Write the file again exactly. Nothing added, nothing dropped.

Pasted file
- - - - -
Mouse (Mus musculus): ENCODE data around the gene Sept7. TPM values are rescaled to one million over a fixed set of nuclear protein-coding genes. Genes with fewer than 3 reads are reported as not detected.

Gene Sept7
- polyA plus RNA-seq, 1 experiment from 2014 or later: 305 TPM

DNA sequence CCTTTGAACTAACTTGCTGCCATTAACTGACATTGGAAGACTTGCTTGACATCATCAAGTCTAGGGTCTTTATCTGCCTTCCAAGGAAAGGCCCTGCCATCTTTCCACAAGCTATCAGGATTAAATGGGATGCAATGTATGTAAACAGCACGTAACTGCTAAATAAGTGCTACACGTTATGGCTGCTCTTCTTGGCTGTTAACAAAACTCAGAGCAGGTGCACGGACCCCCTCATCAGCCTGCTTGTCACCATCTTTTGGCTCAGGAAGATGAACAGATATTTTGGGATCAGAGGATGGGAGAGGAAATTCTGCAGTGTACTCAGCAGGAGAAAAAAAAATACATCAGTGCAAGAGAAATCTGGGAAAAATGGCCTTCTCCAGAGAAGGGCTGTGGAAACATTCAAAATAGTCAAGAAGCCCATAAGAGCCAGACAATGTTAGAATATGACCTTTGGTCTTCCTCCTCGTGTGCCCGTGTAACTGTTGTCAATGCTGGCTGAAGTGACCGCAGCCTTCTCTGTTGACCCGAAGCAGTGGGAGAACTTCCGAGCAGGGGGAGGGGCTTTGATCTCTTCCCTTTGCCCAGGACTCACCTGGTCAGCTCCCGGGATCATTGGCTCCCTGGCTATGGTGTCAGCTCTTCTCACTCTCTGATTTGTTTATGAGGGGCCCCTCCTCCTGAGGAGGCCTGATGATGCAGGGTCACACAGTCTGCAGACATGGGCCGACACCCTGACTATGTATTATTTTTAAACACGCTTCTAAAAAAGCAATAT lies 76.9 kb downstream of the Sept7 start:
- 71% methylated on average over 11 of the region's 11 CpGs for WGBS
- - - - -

Mouse (Mus musculus): ENCODE data around the gene Sept7. TPM values are rescaled to one million over a fixed set of nuclear protein-coding genes. Genes with fewer than 3 reads are reported as not detected.

Gene Sept7
- polyA plus RNA-seq, 1 experiment from 2014 or later: 305 TPM

DNA sequence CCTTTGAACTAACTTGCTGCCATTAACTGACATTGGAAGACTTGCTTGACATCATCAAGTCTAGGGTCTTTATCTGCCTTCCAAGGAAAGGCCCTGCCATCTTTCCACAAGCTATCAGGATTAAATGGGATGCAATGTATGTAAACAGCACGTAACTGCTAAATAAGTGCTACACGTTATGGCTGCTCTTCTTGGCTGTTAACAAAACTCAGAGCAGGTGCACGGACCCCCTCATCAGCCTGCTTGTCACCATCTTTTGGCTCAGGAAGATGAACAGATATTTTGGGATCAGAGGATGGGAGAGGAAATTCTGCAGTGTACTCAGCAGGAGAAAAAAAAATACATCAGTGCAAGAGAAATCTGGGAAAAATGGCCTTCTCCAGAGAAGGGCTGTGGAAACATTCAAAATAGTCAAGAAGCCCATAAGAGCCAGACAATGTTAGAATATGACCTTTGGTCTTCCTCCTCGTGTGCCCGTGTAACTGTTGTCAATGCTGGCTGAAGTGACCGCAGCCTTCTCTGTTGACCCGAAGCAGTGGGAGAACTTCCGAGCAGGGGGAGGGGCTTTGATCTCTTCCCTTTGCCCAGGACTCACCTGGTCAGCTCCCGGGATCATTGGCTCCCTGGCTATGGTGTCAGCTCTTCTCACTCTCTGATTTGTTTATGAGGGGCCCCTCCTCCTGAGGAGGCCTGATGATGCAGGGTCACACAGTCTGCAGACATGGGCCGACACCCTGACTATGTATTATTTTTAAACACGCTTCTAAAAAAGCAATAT lies 76.9 kb downstream of the Sept7 start:
- 71% methylated on average over 11 of the region's 11 CpGs for WGBS